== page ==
I really support you on this, and have often asked the same question myself. I read somewhere (quite a while ago, mind you) that some items of clothing had little notes attached to them, by the workers who made the clothes, and the notes all asked for help! Now I’m not sure how much of this was true – because I daresay the clothes would be inspected and suchlike, but….gosh, M&S being part of it all just breaks my heart. I can’t offer any pointers on where to go, other than perhaps charity shops (giving back to a good cause?) or maybe going to Etsy to buy something from an independent designer. Power, corruption, greed and injustice seem to run the world these days, sadly.
Pots of Tea
It’s nice to hear that you share my thoughts on this matter. Etsy is a great idea, because they are very strict when it comes to sellers criteria on what is and isn’t allowed to be sold. When it comes to handmade items they say this, “Handmade items are items that are made by you, the seller, or are designed by you and made with the help of an approved outside manufacturer who complies with our ethical manufacturing policies.”
Sounds like they really believe in the ideals that we do 🙂
Oh and I’ve heard about those labels too! Scary if they are real! Even if they were just stunts, doesn’t mean the message behind them are any less true.
Yes exactly – the label thing really stuck with me even now, so as you say, stunt or not, it really did make people think twice about their clothing choices! Regarding Etsy, there is always Folksy too, which is a UK version (I’m sure you have heard of it). Costs may be ever so slightly higher, but you would save on shipping for sure! 🙂
Pots of Tea
Oh wow, I actually hadn’t heard of it! *off she goes to explore* 😀
Haha! Have fun! 🙂
I had a similar shock when I realised that most big brands also test on animals and don’t use sustainable palm oil…it’s rubbish but like you said it is so hard to avoid buying all of these items. One thing I would suggest is contacting the company directly. It can feel demoralising when you don’t feel that you can make a change but the more people do this, the more pressure the company feels to take positive action. There are also lost of petitions and some sites allow you to start your own 🙂
Pots of Tea
Ooooh that’s a very good idea!
(I was half tempted to make a bit of a fuss when returning my skirt and tell them off for using child labour, but sadly the sales assistant didn’t ask the reason for returning it. Oh well.) Perhaps I’ll send a message to Head Office instead. Thanks for the ideas. I’m intrigued by the petitions idea. Off to google 🙂
Yeah, I think the best thing to do is to contact head office or customer services to make a complaint. That way it will hopefully have more impact. You can also Google ‘ethical clothing companies’ and see what comes up. I did this with make up and shampoos :). Oh and here are some of the sites that allow you to start your own campaigns and petitions: https://home.38degrees.org.uk/ and https://www.change.org/. One girl has managed to get some top supermarkets to agree to stop selling eggs from caged hens 🙂
Pots of Tea
Oooh wow, that’s impressive.
You know what I think I will write to them and put in a real complaint. Thanks.
As for a petition, I need to do a bit more homework on that part 🙂 Worth spending sometime thinking about it!
Good for you! 🙂 I think it’s worth it if you feel this affected by it and they need to know that customers do actually care about these things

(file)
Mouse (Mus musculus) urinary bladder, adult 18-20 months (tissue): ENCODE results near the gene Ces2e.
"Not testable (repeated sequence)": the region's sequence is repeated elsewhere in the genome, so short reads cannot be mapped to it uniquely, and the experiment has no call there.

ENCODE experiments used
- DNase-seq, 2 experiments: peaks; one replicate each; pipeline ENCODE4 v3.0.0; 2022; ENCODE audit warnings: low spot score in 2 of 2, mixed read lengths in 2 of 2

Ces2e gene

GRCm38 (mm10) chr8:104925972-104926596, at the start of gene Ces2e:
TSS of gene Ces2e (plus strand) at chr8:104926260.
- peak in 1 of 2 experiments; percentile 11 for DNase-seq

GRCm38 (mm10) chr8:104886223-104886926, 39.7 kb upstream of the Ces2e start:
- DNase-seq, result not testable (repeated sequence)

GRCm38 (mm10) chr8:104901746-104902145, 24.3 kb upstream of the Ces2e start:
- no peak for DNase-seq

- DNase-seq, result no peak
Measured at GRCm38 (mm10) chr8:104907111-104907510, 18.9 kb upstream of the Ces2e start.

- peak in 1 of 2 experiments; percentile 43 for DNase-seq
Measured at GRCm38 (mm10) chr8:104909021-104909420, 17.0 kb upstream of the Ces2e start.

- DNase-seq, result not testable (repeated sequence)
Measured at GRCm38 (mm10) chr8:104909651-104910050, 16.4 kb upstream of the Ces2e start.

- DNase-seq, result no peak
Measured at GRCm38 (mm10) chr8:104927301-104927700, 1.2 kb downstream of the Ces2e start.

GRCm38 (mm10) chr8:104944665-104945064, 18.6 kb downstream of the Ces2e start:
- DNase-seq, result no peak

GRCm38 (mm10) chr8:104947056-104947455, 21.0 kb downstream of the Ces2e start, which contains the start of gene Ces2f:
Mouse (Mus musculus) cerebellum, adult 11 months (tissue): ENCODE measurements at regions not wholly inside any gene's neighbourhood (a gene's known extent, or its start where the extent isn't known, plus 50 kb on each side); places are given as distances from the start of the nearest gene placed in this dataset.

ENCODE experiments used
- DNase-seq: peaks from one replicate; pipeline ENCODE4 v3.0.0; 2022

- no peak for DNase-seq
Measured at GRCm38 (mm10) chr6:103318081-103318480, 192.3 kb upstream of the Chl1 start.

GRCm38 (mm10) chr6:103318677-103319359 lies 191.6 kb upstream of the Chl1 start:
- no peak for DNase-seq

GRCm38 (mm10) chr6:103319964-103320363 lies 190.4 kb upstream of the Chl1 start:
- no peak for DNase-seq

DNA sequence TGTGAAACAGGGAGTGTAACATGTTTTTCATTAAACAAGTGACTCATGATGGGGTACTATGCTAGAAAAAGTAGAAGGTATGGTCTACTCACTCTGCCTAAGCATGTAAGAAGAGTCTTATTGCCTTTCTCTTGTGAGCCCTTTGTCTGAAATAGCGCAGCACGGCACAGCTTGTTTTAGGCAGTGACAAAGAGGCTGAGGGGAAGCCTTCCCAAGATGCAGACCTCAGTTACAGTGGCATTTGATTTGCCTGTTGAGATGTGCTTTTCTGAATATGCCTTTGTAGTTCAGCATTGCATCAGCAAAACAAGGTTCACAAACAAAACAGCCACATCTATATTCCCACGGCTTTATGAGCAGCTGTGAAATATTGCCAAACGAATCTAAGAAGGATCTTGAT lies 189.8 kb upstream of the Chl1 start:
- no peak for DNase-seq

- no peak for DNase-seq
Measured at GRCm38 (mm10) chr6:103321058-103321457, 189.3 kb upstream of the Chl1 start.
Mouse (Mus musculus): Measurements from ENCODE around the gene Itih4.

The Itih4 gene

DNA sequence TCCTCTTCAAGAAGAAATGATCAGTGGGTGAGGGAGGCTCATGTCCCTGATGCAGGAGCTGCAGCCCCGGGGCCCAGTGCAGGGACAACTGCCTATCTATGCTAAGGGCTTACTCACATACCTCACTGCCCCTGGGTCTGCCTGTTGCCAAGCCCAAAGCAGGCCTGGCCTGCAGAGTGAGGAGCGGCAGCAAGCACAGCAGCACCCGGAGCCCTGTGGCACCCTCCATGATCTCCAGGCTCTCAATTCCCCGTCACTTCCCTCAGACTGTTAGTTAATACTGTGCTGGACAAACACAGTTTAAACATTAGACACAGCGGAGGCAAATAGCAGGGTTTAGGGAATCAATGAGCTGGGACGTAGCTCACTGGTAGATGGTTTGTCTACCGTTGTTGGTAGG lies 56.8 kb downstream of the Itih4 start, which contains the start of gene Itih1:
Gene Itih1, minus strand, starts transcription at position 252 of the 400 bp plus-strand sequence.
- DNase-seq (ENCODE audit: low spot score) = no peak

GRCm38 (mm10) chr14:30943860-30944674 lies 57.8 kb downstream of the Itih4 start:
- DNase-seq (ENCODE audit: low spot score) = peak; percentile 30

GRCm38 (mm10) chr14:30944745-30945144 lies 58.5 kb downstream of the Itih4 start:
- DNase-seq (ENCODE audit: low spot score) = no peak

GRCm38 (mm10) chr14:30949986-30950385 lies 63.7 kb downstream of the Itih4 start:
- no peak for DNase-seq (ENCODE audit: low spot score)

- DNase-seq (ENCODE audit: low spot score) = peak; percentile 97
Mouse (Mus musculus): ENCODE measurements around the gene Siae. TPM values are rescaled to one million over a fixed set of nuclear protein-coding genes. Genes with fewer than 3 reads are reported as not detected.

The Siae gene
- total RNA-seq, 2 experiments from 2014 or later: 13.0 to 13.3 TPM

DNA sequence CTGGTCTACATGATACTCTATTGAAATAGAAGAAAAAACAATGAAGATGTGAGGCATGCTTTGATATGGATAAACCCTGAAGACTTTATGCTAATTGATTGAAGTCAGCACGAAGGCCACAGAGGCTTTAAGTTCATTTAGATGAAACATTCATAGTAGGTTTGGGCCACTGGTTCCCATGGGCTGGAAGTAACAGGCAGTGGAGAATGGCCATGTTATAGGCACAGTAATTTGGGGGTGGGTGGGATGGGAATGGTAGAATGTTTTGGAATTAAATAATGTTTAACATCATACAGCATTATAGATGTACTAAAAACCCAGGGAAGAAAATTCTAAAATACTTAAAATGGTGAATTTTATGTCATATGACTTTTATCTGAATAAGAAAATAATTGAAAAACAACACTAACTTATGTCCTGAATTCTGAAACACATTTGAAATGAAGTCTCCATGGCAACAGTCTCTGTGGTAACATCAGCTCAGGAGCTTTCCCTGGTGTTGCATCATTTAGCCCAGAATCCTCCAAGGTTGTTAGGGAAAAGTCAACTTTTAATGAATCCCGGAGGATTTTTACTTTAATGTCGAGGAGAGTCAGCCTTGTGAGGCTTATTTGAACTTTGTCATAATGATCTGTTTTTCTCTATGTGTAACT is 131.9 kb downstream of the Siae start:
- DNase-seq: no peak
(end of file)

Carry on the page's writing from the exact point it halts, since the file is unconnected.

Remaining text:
Pots of Tea
Update: I’ve sent them an email, and now we shall wait for their response 🙂
Thank you for your support and encouragement
You’re very welcome :). Keep us updated
This definitely makes you think long and hard about stuff. In a perfect world, people who make and produce our clothes and household items are treated with dignity and respect and are getting paid fair wages. Unfortunately, we do not live in such a perfect world and people are working in deplorable conditions and not getting paid hardly anything for the hard work they are doing. It is very unfair and there must be something that can be done about this. I wonder if organizations like the U.N really investigated stuff like this, would it change anything…or would they just ignore the problem?
Pots of Tea
From my poor knowledge, I just think the UN set guidelines that aren’t implemented by them, but can be used as a weapon of defence when someone wants to take others to court. The poor souls who slave away, can implement these by taking their employers to court, because of the UN’s laws, and so they would have a case that they could fight. However how many people could afford to take that risk and afford to even get support to fight that fight. It’s all a pretty mad world.
Maybe we just need to learn to fight for other’s rights. Though I think it’s more of a direct fight with those who cause harm, rather than those who can right more rules. Rules and laws are great, but we need more people who can implement them.
I didn’t think about all of that.
Pots of Tea
To be honest, neither did I. It only just occurred to me from your comment.
I think first asking the questions is great place to start. I began. Logging about ethical fashion and sustainability this year and I still have trouble with what I post because I wonder, can I trust what these companies are saying? Who’s fact checking? And who is investigating to make sure everything is truthful. I will continue to search for and support brands that make ethical practices and sustainability their priority. I think that eventually the truth will come to light. If you want to get an idea of some good brands to try, take a look at my blog! Thank you for the great post!